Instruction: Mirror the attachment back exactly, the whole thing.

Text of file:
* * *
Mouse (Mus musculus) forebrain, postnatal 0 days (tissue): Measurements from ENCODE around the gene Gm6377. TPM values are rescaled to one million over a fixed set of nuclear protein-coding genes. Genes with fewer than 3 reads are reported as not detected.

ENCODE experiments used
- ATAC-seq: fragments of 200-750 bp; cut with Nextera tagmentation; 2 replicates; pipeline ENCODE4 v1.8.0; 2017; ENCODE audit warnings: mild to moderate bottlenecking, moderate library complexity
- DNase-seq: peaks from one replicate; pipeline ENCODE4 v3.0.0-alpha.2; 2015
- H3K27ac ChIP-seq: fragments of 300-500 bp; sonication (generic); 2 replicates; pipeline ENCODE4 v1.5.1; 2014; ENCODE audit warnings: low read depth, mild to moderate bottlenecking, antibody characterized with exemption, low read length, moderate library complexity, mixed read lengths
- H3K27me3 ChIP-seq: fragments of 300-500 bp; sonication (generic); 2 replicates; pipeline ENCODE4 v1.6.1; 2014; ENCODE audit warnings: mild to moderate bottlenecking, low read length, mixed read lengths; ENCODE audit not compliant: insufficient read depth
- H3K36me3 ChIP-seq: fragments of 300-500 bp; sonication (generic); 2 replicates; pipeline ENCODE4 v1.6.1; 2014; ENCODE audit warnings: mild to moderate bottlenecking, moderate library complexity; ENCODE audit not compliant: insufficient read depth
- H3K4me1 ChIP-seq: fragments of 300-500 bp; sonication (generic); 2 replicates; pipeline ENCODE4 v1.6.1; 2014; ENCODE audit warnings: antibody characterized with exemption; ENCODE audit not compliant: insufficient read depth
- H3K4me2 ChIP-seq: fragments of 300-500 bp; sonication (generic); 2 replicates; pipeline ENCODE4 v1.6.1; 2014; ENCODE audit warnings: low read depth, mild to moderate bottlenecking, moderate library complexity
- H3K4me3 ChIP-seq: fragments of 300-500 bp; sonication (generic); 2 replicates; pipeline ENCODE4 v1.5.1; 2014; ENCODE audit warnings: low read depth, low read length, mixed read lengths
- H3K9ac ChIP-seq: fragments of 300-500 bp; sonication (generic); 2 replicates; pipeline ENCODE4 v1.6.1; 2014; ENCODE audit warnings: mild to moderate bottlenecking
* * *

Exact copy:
Mouse (Mus musculus) forebrain, postnatal 0 days (tissue): Measurements from ENCODE around the gene Gm6377. TPM values are rescaled to one million over a fixed set of nuclear protein-coding genes. Genes with fewer than 3 reads are reported as not detected.

ENCODE experiments used
- ATAC-seq: fragments of 200-750 bp; cut with Nextera tagmentation; 2 replicates; pipeline ENCODE4 v1.8.0; 2017; ENCODE audit warnings: mild to moderate bottlenecking, moderate library complexity
- DNase-seq: peaks from one replicate; pipeline ENCODE4 v3.0.0-alpha.2; 2015
- H3K27ac ChIP-seq: fragments of 300-500 bp; sonication (generic); 2 replicates; pipeline ENCODE4 v1.5.1; 2014; ENCODE audit warnings: low read depth, mild to moderate bottlenecking, antibody characterized with exemption, low read length, moderate library complexity, mixed read lengths
- H3K27me3 ChIP-seq: fragments of 300-500 bp; sonication (generic); 2 replicates; pipeline ENCODE4 v1.6.1; 2014; ENCODE audit warnings: mild to moderate bottlenecking, low read length, mixed read lengths; ENCODE audit not compliant: insufficient read depth
- H3K36me3 ChIP-seq: fragments of 300-500 bp; sonication (generic); 2 replicates; pipeline ENCODE4 v1.6.1; 2014; ENCODE audit warnings: mild to moderate bottlenecking, moderate library complexity; ENCODE audit not compliant: insufficient read depth
- H3K4me1 ChIP-seq: fragments of 300-500 bp; sonication (generic); 2 replicates; pipeline ENCODE4 v1.6.1; 2014; ENCODE audit warnings: antibody characterized with exemption; ENCODE audit not compliant: insufficient read depth
- H3K4me2 ChIP-seq: fragments of 300-500 bp; sonication (generic); 2 replicates; pipeline ENCODE4 v1.6.1; 2014; ENCODE audit warnings: low read depth, mild to moderate bottlenecking, moderate library complexity
- H3K4me3 ChIP-seq: fragments of 300-500 bp; sonication (generic); 2 replicates; pipeline ENCODE4 v1.5.1; 2014; ENCODE audit warnings: low read depth, low read length, mixed read lengths
- H3K9ac ChIP-seq: fragments of 300-500 bp; sonication (generic); 2 replicates; pipeline ENCODE4 v1.6.1; 2014; ENCODE audit warnings: mild to moderate bottlenecking